The Boston Terrier has his beginnings in Boston, located in the United States. Around the year 1870, crossbreeding between English Bulldogs and English Terriers led to a few other breeds. One of the first such dogs was named, Hooper’s Judge. He was bred with a white female, resulting in the first of the Boston Terriers, although they did not go by that name until later.
In 1889, the American Bull Terrier Club was organized by owners of this new breed of dogs. Unfortunately, the founders of this club met with some opposition from both Bull Terrier and Bulldog owners. They did not believe that it was fair to consider this new breed in the same standing or to use the same name as their established breeds. The club quickly changed the name to the Boston Terrier Club.
Originally, crossbreeding produced inconsistent results and it took long years of selective crossbreeding, including inbreeding, before consistent results were achieved. Eventually, the breed became what it is today.
A small, compact dog that has a square skull and jaw with a shortened snout or muzzle, the Boston Terrier has round eyes that are set far apart. His head is short, as is his tail, which sits rather low on his backside or rump. His body is rather short due to his short legs.
The ears of a Boston Terrier are pointed and set at the corners of his square skull. They are carried perfectly erect upon his head. The nose of a Boston Terrier is wide and very black. The muzzle and fore chest are typically white in coloring.
Their coloring is commonly black with white markings, seal (a type of reddish-looking black) or brindle with white markings. It is this specific combination of dark coat with bright white markings that leads to the easy recognition of the Boston Terrier. Boston Terriers do not shed very much and their grooming needs are minimal. Trimming is unnecessary at all times.
The Boston Terrier is known for his friendly nature that makes him a wonderful companion. He does well in apartments and living with single people. However, he is equally adaptable to family living since he does get along well with children.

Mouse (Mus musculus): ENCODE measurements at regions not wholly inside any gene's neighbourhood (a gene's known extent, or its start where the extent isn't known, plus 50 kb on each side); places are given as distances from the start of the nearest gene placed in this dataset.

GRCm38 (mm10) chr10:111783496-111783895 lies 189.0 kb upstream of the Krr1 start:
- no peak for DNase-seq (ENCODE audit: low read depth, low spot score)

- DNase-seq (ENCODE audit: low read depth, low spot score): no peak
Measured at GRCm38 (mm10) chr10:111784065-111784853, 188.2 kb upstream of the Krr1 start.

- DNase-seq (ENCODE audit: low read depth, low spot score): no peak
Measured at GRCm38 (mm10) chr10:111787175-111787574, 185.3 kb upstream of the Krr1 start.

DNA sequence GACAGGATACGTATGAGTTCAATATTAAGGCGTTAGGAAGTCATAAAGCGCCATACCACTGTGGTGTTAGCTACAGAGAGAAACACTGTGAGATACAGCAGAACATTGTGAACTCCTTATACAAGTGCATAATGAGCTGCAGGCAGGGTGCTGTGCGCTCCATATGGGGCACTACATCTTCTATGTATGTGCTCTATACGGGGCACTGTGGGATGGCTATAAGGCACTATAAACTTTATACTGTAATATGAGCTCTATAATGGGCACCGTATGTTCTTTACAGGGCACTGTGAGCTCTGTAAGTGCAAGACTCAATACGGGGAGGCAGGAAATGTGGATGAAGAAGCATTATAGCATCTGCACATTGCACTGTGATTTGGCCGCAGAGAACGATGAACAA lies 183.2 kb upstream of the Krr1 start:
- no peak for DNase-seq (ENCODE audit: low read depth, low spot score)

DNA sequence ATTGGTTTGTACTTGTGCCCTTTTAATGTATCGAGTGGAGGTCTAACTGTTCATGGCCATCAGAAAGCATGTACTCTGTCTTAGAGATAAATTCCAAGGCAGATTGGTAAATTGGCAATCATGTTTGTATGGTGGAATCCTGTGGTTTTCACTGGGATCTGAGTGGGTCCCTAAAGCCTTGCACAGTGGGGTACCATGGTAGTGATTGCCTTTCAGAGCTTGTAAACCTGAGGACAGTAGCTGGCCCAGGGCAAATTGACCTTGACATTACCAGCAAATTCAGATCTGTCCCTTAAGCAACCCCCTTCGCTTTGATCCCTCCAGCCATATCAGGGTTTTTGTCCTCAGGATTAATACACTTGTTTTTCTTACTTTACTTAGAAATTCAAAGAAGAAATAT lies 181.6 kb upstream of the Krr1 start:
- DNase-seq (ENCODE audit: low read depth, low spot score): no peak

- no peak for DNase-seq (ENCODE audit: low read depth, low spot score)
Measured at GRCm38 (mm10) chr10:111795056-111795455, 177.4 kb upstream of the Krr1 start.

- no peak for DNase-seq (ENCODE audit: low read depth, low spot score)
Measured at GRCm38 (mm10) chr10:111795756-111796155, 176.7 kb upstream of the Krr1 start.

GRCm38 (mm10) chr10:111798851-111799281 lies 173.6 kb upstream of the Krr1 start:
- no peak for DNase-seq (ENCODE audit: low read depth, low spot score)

The Boston Terrier is an intelligent breed, lending him to easy training. His disposition is typically friendly and lovable. He enjoys spending time with people and being indoors is quite acceptable to him. In fact, remaining indoors is also advisable due to his extreme sensitivity to changes in temperature and proclivity to skin ailments.
Additionally, he is loyal and empathetic to his owners and their needs. As a watchdog, he is excellent and reliable. He is always alert to any changes and is quick to respond. Intruders will meet with his desire to run them off despite his relatively small size.
However, partly due to his original parentage lines, he does display a tendency to interact on rather an aggressive level with other dogs. He takes quickly to any challenge and does quite well presenting himself and managing to stay ahead in any ruckus.
Healthy Boston Terriers do not need lots of exercise to keep them happy and content. However, moderate exercise that includes walks and some play are important, especially in young puppies that tend to have more energy.
Regular walks and exercise, even on a moderate level are important not only to the dog’s physical health, but also, to his mental health. However, it is important to remember this breed’s tendency to respiratory problems and to keep his exercise to short sessions that do not involve overexertion on the part of the dog.
The Boston Terrier is a small to medium size. The lightweight dog usually weighs under 6.8 kg or 15 lbs. The middleweights usually weigh between 6.8-9 kg or 15-20 lbs. The heavyweights usually weigh between 9-11.3 kg or 20-25 lbs. The typical height of the adult is approximately 31 to 38 cm or 12 to 15 inches.
Health issues that may affect the Boston Terrier include hypothyroidism, megaesophagus, epilepsy, glaucoma, cataracts, cardiovascular problems, and allergic dermatitis. Eye problems and respiratory problems are common with breeds that have short muzzles. Therefore, this breed might also experience wheezing, especially during extremely hot weather.
The American Kennel Club recognized this breed in 1893. The average lifespan of the Boston Terrier is between ten and fifteen years.